Don is still winning in the battle against his vices, yes, but he's also privy to just how awesome Pete's wife Trudy (Alison Brie) actually is. She's tough enough to talk Don into dinner against his wishes (He remarks: "It's too bad your husband can't close a deal like this."), and she's exactly what Pete needs, much like Megan (Jessica Pare) is what Don needs. But Pete perceives his remark as mere moralizing, a way for Don to get yet another leg up on his co-worker. Don gets the "big steak" at Pete's table, he's even cleans up Pete's mistakes when he fixes that sink, and, in all respects, he's the man of house...in Pete's own home.

Ken Cosgrove (Aaron Staton), ad man by day, pseudonymous sci-fi/fantasy writer by night, pens a story about a robot who is responsible for maintaining a bridge between two planets, purposely leaves a bolt loose, and causes thousands of people to die. The story most clearly illustrates Ken's lack of satisfaction with his day job, and echoes loose-screw sniper Charles Whitman's shooting at college students, but it also applies to Pete's neglect of the one element that is most necessary to his survival: Trudy.

As we see when Don, Roger, and Pete's combined efforts to land Jaguar are thwarted by a lone piece of bazooka (according to Lane, "Because he was caught with chewing gum on his pubis."), it takes very little to lose what you love. The implications of it all seem to be lost on Pete until his perpetually loose lips let out a few choice words about Lane's usefulness having expired since he fired them all way back when. Pete's daggers are usually shaken off without repercussion, but Lane in unwilling to take the blow without firing back. He lands an amazing insult on Pete, calling him a "grimy little pimp" before he physically puts Pete in his place, leaving him bruised and whimpering to Don in the elevator. "I have nothing," he says, nearly in tears.

That's not really accurate, though, is it? Pete is a very successful young guy with a caring, beautiful wife and a newborn child. It's only his own self-pity that gets in the way, and nothing more, a fact that's highlighted by Ken, who has written a new story under a new nom de plume (and is apparently unfazed by Roger's warnings about his extra-curricular activities), titled, "The Man with a Miniature Orchestra."

On the surface, it's a call back to Pete's comment about his new stereo earlier in the episode ("I keep expecting to open the doors and see a tiny orchestra in there"), but it also brings up thoughts of tiny violins (as in, Pete's "poor me" complex) and, most clearly, his need for an adoring audience. As Ken narrates, "Everything ordinary [is] too beautiful to bare." Pete is reaching for some imaginary high bar, but he can't get a grasp on a firm sense of self-worth or anything slightly resembling satisfaction. And unlike Ken, who seems to have a healthy work/life balance, all of Pete's chips are in SCDP's basket, a basket whose bottom is slowly unraveling before his eyes.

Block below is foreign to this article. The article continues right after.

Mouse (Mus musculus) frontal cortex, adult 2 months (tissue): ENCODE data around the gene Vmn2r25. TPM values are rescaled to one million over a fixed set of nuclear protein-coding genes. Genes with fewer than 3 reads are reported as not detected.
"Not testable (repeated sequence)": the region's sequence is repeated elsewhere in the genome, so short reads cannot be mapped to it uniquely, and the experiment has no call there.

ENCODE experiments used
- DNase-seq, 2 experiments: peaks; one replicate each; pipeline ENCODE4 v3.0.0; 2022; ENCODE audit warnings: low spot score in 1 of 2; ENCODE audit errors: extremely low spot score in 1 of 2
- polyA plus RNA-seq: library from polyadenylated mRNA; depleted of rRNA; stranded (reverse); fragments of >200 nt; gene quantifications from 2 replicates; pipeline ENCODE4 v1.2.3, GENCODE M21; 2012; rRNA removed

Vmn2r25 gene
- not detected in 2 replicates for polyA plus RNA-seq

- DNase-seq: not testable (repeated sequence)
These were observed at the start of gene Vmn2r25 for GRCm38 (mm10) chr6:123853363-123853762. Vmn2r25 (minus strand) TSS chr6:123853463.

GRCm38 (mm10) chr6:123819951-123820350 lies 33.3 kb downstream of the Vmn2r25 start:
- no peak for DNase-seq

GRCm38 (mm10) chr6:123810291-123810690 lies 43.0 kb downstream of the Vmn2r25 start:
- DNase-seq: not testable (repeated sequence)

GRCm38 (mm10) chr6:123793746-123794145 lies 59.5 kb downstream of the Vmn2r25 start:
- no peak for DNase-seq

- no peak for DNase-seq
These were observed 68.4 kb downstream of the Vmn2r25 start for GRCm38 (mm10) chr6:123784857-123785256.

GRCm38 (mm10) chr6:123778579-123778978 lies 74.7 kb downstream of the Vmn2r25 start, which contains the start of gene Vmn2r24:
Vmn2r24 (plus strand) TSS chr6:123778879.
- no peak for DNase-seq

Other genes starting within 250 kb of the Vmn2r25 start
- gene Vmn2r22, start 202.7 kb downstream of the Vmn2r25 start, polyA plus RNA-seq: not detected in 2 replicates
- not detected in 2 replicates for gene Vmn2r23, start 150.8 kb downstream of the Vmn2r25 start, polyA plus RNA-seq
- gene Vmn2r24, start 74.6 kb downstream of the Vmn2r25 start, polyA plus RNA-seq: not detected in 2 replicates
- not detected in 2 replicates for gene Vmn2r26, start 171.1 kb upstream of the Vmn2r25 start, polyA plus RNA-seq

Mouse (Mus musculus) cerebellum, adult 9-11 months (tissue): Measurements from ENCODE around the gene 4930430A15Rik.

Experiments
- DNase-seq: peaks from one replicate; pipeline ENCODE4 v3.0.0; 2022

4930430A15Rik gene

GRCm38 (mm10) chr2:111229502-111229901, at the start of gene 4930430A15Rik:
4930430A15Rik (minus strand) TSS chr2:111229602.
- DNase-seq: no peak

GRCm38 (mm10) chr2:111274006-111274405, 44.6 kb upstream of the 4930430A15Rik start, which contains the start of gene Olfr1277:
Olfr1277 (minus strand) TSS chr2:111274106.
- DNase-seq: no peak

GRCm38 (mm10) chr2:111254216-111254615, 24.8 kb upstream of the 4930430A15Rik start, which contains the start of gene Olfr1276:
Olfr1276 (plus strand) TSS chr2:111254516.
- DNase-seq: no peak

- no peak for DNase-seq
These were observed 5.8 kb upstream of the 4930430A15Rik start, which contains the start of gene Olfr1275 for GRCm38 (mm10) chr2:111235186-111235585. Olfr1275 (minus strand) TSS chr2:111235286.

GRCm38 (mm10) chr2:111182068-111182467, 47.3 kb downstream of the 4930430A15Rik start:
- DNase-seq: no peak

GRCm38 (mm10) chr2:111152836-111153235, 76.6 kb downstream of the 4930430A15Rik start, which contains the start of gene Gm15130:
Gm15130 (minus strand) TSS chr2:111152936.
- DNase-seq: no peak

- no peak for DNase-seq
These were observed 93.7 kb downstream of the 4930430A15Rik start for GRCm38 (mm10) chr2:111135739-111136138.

Other Points Of Interest

- Don and Megan's roadside romp is punctuated by a come-on only Don could pull off:  "I'm too drunk for you to drive. Let's have a baby." 

- Without Greg around, Joan is at her best, caring for needs that are not expressed and filling roles that are not on her job description (like coming to Lane's rescue with an ice bucket.) Even the gentle reproach of Lane's unwanted advance on her (opening the door without even mentioning his faux-pas) was classic Joan.

- Roger's best line of the night, when Lane challenges Pete to a fight: "I know cooler heads should prevail, but am I the only one that wants to see this?"

- The jacket that Megan makes Don wear seems more fit for Pete. Is she suddenly uncomfortable with their age differences, and, thus, trying to make him look younger?

- Don corrects Trudy on the sniper's last name (Whitman), which is, coincidentally, his own. Is series creator Matthew Weiner trying to draw comparisons between Don's inclination towards violence and and the "frustrated ex-marine" who suddenly snaps?

- Lane's final words in the wake of his victory over Pete: "Consider that my last piece of advice!"

Written by Shanté Cosme (@ShanteCosme)

Follow @ComplexPopCult